By Sasha Savitsky
Published February 24, 2019
Viewers who tuned into the 91st Academy Awards on Sunday night may have thought they were watching the Grammys as Hollywood's biggest night relied heavily on musical performances as opposed to witty dialogue after opting to forgo a host for only the second time in decades.
While "Green Book" won the top honor for best picture, it was Lady Gaga and Bradley Cooper's passionate performance of "Shallow" from "A Star Is Born" and Queen, with Adam Lambert singing in Freddie Mercury's place, that moved the audience.
The performances gave the show a distinctly Grammy-like flavor as Hollywood's prestigious ceremony sought to prove that it's still "champion of the world" after last year's record-low ratings.
Following Queen's opening the show, the motion picture academy ran a montage of the year's movies before Tina Fey — alongside Amy Poehler and Maya Rudolph — welcomed the Dolby Theatre audience to "the one-millionth Academy Awards." The trio ran through the kind of jokes, they said, they would have said if they were, in fact, hosting.
They wasted no time poking fun at the series of missteps and backtracks by the Academy of Motion Picture Arts and Sciences which included a new best "popular film" category was in, and then it was out, Kevin Hart was host and then he wasn't and some categories were removed from the live broadcast, and then they were back.
"We are not your hosts," Fey pointed out before Rudolph jumped in and said, "So just a quick update in case you're confused. There is no host tonight, there will be no popular movie category and Mexico is not paying for the wall."
Rudolph's political jab got the audience cheering before Regina King tearfully accepted her award for her role in "If Beale Street Could Talk." The crowd gave King a standing ovation for her first Oscar.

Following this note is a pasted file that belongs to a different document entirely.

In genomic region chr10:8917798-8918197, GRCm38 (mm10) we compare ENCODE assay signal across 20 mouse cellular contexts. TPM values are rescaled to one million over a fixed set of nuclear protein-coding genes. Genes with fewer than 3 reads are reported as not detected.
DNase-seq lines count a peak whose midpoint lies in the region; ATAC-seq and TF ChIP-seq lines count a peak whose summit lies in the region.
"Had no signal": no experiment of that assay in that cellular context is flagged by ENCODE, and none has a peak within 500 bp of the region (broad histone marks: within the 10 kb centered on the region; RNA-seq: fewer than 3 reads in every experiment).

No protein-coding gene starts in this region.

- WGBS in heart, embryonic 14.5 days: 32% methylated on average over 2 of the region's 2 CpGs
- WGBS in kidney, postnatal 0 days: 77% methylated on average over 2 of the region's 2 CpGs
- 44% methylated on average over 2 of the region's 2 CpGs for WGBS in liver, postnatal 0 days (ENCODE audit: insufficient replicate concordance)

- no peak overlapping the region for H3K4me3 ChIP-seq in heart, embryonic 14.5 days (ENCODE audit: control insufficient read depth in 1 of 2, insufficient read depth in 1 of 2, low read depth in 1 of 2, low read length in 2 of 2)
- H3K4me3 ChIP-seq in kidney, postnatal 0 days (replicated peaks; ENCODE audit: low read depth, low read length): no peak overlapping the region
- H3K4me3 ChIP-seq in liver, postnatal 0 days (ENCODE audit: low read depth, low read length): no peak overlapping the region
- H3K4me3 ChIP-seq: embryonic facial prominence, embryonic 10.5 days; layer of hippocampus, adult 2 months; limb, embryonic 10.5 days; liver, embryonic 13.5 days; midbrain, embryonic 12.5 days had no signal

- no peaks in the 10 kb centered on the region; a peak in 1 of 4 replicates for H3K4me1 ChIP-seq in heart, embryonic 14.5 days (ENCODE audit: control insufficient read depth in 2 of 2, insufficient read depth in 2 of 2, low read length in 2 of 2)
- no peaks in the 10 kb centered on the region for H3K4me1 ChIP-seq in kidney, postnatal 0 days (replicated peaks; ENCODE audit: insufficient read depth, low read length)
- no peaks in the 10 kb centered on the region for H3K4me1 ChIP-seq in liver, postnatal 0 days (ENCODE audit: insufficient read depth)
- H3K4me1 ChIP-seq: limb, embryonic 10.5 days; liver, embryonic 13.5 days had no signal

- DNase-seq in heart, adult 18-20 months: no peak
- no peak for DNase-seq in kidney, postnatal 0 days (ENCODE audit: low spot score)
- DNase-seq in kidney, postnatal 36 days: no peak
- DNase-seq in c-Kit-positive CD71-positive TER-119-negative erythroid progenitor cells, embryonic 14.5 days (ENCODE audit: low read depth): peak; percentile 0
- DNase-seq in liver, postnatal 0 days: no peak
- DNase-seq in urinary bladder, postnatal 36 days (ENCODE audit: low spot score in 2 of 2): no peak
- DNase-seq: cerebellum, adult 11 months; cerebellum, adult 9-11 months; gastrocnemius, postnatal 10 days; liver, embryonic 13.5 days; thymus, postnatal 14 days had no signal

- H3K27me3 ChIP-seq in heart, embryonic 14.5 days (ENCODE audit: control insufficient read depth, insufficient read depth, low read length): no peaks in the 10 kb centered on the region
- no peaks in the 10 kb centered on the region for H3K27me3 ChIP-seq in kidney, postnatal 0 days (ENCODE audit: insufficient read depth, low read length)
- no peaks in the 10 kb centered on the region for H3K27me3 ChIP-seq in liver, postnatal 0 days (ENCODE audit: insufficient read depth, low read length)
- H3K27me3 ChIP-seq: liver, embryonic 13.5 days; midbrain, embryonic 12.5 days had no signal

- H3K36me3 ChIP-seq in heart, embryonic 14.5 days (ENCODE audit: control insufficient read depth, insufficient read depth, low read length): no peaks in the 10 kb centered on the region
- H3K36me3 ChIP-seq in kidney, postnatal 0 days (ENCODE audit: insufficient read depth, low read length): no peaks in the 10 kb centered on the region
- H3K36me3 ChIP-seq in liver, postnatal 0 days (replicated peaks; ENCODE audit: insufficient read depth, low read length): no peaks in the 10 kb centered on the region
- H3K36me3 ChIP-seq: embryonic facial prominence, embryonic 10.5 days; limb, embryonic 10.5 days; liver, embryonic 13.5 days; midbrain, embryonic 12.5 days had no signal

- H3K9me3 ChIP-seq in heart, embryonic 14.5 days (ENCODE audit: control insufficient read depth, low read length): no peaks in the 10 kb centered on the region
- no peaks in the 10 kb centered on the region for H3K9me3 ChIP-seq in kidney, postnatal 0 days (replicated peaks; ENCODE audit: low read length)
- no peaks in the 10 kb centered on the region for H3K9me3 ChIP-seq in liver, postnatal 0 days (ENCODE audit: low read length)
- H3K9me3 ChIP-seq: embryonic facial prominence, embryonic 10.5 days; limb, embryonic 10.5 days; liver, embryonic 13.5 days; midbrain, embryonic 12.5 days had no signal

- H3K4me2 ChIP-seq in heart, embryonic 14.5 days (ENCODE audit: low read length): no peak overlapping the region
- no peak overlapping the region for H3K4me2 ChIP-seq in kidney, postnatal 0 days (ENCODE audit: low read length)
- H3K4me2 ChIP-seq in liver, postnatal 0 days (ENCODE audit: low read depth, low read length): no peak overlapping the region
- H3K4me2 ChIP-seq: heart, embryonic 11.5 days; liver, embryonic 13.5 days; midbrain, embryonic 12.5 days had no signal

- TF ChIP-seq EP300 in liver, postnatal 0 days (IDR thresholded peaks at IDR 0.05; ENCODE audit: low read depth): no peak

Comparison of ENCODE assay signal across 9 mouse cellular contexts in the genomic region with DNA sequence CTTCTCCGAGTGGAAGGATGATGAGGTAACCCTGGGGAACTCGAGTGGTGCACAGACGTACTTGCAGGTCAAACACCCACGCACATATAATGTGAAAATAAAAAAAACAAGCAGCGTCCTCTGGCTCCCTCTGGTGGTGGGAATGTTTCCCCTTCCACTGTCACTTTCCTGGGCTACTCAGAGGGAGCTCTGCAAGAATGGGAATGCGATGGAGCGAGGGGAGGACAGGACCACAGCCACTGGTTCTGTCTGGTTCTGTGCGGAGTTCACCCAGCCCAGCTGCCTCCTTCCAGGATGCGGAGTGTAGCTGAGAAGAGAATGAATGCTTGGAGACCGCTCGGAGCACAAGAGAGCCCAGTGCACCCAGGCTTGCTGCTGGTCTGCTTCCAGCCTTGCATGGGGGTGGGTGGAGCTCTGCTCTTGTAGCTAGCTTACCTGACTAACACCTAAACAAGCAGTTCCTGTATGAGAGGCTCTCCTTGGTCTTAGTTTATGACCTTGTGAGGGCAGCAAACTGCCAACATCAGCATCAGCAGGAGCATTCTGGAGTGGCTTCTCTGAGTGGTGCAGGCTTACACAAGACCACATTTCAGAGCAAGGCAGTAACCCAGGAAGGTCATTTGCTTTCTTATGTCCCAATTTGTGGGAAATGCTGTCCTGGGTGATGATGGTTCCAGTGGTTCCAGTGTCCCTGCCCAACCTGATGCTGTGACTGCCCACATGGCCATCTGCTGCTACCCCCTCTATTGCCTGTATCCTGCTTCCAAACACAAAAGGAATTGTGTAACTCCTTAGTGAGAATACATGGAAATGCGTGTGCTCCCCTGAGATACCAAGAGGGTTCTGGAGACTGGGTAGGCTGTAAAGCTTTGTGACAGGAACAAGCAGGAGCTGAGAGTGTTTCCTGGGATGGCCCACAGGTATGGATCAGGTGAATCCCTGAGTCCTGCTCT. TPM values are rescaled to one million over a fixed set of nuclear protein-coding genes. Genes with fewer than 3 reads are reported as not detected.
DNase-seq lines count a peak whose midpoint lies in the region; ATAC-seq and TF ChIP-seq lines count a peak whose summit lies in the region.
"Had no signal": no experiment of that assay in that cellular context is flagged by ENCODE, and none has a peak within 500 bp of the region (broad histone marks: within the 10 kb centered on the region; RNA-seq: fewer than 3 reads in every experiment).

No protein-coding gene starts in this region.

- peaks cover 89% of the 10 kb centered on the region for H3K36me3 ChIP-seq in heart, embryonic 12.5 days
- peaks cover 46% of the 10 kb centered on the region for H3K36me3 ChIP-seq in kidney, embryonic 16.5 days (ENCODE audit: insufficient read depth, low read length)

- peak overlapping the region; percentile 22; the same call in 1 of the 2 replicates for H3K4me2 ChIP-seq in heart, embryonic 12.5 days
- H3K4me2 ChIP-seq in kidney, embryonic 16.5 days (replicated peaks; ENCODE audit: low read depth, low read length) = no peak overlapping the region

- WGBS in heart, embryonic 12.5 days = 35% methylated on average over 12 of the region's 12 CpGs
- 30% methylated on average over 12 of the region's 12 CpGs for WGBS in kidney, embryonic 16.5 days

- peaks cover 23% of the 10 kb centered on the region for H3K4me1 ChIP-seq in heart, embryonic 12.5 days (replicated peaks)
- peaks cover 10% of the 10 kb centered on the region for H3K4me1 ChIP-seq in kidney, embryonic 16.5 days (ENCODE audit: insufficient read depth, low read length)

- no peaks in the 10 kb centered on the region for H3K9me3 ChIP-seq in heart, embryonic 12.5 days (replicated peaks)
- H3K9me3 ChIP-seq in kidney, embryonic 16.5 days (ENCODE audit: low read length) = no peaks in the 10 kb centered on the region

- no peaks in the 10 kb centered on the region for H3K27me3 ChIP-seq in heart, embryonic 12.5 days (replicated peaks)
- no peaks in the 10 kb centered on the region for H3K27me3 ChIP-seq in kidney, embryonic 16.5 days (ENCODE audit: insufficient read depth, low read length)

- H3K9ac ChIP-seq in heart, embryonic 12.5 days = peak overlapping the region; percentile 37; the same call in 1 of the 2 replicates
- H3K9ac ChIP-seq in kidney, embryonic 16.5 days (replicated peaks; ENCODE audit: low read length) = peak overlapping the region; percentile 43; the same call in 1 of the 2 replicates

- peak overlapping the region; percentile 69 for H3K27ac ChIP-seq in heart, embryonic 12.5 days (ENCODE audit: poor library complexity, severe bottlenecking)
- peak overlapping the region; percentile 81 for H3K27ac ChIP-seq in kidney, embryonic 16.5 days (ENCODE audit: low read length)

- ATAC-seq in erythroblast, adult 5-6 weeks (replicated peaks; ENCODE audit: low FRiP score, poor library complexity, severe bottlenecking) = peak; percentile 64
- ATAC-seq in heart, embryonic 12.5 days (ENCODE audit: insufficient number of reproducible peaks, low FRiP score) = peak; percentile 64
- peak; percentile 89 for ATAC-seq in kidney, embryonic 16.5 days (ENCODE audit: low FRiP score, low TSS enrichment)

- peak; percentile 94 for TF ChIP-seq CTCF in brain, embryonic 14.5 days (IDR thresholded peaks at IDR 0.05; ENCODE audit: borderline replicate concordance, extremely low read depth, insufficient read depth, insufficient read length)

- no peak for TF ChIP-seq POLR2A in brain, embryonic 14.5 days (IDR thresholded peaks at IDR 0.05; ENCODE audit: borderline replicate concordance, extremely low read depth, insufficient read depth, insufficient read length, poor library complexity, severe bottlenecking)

"Mom, I love you so much," the actress told her mother who was sitting in the audience. "Thank you for teaching me that God...always has been leaning in my direction...God is good all the time."
Lee started out his acceptance speech with some profanity, telling producers not to start the clock on his speech. Winners have been allotted 90 seconds for their speech from the time their names are called.
Lee ready from a two-page letter that tied together history and the years 1619 and 2019, along with his own story.
He then urged people to "do the right thing" in the upcoming 2020 presidential election.
"The 2020 presidential election is around the corner," Lee said. "Let's all mobilize, let's all be on the right side of history. Make the moral choice between love vs hate. Let’s do the right thing. You know I had to get that in there."
One of the night's top honors went to Rami Malek who won best actor for his portrayal of Queen frontman Freddie Mercury in "Bohemian Rhapsody."
"I may not have been the obvious choice but I guess it worked out," Malek joked after paying tribute to his later father, who he said didn't get to see him become a film star.
Best actress went to Olivia Colman for "The Favourite" and the British star had a hard time holding back her shock as Glenn Close was considered a shoo-in for the award.
While Gaga lost the best actress award to Colman, she took home best original song for "Shallow" from "A Star Is Born."
"Shallow" was written by Lady Gaga, Mark Ronson, Anthony Rossomando and Andrew Wyatt. Lady Gaga and Bradley Cooper perform it in the film. The song won two Grammy Awards earlier this month.